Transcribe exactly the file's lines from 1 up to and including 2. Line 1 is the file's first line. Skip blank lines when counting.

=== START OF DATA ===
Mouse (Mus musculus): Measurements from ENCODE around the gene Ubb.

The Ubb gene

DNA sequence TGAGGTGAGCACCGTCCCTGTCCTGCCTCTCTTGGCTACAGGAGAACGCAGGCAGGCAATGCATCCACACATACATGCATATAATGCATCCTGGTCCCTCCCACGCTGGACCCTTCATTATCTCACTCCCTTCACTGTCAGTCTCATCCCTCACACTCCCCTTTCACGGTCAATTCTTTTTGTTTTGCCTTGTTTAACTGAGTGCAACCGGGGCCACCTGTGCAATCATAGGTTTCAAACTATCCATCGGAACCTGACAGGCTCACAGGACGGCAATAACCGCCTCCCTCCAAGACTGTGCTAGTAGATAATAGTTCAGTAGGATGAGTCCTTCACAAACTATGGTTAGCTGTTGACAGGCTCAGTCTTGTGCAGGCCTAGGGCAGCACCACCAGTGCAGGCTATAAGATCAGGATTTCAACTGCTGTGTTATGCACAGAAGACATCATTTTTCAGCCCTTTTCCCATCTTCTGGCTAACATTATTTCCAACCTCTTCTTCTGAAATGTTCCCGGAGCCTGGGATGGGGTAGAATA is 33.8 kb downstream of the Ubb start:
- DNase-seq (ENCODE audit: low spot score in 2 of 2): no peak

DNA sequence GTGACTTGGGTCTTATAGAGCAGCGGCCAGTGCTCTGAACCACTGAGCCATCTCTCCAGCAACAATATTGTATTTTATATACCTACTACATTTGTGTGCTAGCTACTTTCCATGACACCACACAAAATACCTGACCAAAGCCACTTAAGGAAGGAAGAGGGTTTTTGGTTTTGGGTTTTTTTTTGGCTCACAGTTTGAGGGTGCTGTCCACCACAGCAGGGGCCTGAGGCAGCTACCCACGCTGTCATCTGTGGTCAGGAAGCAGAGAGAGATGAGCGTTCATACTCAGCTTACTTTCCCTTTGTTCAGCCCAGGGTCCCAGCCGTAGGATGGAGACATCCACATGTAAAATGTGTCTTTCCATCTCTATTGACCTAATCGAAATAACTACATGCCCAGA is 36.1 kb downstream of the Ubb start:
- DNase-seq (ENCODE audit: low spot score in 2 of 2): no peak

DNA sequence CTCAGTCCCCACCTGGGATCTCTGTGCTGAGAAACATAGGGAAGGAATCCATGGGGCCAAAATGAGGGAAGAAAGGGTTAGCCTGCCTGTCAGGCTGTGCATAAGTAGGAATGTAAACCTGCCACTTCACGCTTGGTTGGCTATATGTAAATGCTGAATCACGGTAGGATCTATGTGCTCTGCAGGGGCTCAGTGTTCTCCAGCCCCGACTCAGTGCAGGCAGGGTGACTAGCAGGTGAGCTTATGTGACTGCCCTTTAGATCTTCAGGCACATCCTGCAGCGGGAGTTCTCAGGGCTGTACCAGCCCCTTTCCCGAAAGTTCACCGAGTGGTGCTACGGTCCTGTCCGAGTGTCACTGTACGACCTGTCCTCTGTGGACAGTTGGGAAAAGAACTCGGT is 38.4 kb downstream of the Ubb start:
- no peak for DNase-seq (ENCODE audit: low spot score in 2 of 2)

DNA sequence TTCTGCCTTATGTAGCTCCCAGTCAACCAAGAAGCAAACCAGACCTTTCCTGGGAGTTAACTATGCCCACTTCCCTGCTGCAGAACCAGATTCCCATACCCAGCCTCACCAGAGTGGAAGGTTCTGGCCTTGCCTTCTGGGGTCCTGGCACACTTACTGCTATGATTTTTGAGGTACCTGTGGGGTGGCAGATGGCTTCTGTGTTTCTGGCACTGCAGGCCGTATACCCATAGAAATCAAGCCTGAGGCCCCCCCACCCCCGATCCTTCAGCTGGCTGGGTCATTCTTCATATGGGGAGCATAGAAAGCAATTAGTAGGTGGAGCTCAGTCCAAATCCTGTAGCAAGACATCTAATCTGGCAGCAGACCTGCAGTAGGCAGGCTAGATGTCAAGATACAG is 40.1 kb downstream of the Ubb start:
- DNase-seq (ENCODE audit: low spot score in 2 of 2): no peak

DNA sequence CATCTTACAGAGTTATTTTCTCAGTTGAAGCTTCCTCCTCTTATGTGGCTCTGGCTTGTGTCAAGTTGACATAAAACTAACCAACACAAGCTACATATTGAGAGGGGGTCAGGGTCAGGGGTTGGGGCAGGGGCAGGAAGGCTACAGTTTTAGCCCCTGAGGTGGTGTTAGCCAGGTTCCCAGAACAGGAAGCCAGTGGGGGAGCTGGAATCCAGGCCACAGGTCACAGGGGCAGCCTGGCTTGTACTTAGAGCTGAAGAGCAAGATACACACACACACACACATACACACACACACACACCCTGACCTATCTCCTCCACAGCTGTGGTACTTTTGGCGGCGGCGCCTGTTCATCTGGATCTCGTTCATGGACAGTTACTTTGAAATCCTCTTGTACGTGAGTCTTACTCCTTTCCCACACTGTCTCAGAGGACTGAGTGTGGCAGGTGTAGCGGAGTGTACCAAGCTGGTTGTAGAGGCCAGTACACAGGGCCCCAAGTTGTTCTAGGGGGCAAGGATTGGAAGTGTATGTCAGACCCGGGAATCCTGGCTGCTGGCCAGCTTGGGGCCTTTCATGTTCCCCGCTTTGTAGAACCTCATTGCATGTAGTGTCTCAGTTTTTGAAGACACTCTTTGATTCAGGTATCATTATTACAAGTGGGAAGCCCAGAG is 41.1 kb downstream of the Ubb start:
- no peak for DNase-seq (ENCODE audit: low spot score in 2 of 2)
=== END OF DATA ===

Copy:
Mouse (Mus musculus): Measurements from ENCODE around the gene Ubb.

The Ubb gene